Our study showed that the history of breast surgery for benign lesions did not affect BHP. A study conducted by Klassen et al. revealed that cosmetic and reconstructive breast surgery affect the psychological well-being of women [37], and higher satisfaction and psychological well-being were detected after breast reconstruction in the study of Ng et al. [38]. However, these types of surgeries aim to resolve a defect or compensate for a subject of dissatisfaction of the patients and expectedly yield positive feelings. Nevertheless, the BHP of these patients has not been evaluated in these or other studies; our questionnaire can be used for this purpose in the future.

Having a family history of breast cancer was evaluated as a potential feature that could affect BHP, but according to the results, there was no significant difference between women with a positive or negative family history. This finding is consistent with a previous study conducted by Al-Naggar et al., which reported that a family history of cancer does not influence the QOL [39]. However, Abu-Helaleh et al. reported positive family history of breast cancer as an important predictor of low QOL [40].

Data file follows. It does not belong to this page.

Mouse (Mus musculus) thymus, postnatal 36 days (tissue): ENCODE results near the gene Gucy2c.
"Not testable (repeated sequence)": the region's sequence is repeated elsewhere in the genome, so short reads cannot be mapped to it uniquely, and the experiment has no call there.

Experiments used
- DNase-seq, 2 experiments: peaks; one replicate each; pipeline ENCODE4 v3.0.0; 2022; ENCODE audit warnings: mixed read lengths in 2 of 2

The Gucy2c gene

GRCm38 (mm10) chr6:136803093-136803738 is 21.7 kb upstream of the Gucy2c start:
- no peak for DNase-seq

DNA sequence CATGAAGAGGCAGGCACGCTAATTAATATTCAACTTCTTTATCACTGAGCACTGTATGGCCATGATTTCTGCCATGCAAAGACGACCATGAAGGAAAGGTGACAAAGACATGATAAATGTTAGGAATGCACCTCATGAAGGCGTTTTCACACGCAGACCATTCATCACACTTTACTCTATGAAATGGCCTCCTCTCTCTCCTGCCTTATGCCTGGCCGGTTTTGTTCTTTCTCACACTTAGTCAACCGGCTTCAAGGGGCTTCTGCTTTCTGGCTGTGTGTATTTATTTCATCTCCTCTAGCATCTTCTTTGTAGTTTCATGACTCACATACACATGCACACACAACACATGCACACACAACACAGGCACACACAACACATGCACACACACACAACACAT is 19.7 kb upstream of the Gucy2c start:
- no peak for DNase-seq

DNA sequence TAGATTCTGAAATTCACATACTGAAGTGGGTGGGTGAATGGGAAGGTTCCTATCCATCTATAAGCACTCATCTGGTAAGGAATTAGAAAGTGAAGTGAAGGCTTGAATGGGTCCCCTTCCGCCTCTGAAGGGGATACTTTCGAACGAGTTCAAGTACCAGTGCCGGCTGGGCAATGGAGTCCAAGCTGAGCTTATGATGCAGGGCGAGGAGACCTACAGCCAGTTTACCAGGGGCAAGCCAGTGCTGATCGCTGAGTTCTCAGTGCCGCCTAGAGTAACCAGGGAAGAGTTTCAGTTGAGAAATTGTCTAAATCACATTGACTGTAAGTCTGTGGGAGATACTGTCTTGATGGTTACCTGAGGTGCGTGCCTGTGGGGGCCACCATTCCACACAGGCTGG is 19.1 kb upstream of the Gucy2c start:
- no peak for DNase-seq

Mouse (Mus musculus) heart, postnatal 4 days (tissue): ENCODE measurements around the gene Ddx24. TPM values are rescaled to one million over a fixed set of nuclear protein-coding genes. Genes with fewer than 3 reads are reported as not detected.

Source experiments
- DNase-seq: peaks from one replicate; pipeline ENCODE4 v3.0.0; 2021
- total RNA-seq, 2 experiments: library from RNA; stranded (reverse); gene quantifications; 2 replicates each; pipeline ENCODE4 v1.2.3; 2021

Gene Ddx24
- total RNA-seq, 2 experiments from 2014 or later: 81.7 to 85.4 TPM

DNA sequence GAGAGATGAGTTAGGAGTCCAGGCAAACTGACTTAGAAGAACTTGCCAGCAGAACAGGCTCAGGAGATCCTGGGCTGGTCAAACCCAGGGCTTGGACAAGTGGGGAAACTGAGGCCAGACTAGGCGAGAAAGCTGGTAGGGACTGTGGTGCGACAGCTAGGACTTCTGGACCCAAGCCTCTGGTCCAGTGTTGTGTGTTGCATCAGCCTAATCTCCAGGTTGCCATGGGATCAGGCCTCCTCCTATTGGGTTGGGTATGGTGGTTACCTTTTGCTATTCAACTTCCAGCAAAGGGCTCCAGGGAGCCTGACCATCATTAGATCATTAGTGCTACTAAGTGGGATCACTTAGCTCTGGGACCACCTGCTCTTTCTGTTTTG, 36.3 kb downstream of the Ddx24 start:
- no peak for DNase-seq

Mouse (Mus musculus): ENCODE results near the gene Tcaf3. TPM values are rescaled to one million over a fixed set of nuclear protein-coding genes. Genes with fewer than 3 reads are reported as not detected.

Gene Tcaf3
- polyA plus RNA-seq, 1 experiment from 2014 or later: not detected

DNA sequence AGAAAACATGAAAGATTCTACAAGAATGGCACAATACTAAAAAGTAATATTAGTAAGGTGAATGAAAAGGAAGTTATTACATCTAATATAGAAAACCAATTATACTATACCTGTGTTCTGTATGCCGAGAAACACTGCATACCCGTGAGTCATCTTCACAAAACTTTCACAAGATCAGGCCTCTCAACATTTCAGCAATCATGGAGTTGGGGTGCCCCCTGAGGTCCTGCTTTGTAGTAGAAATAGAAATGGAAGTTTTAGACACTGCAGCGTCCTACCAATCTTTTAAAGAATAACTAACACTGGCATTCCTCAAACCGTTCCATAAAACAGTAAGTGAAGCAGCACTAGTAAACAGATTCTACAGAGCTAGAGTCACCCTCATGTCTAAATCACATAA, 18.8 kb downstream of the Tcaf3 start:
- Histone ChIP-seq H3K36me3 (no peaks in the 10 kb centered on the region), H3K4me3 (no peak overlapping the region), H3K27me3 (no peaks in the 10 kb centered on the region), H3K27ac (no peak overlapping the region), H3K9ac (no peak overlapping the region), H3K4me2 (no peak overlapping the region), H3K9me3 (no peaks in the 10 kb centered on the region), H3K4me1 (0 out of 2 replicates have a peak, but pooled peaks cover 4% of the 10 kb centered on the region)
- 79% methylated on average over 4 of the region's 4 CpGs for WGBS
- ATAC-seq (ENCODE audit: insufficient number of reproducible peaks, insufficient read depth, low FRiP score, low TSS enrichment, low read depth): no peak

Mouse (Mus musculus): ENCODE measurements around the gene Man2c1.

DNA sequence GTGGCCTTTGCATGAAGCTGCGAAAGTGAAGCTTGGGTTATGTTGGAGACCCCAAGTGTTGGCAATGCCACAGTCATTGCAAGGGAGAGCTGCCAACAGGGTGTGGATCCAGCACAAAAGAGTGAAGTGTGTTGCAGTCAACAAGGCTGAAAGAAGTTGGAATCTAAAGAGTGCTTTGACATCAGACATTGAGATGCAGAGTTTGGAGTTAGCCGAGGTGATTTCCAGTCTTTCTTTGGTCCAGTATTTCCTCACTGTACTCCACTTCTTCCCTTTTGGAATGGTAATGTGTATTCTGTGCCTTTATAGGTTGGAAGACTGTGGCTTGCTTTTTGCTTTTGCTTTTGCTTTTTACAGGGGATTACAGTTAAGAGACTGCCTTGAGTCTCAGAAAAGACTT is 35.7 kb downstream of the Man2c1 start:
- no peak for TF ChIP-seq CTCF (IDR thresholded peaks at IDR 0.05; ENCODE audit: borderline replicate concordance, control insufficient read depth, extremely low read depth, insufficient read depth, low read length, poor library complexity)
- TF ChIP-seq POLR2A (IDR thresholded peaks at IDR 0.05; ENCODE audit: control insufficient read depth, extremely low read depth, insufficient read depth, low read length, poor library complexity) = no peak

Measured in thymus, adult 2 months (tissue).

Other factors, which were considered and evaluated as a potential predictor of BHP, were menopause, lactation, parity, and miscarriage; none of them showed any significant relationship with BHP.

Our study had some limitations. We did not ask patients to assess the validity of the questionnaire and only asked for their oral approval. We did not differentiate women with healthy breasts from those with mild benign disorders (fibrocystic changes and small fibroadenomas). Also, we did not include women who had undergone previous cosmetic breast surgery, and only evaluated surgery for benign lesions. In addition, we did not evaluate the BHP status of patients with previous breast cancer. The BHPQ is now in Farsi, and the English translation and validation should be performed as the next step to make the BHPQ usable for a wide population.

Conclusion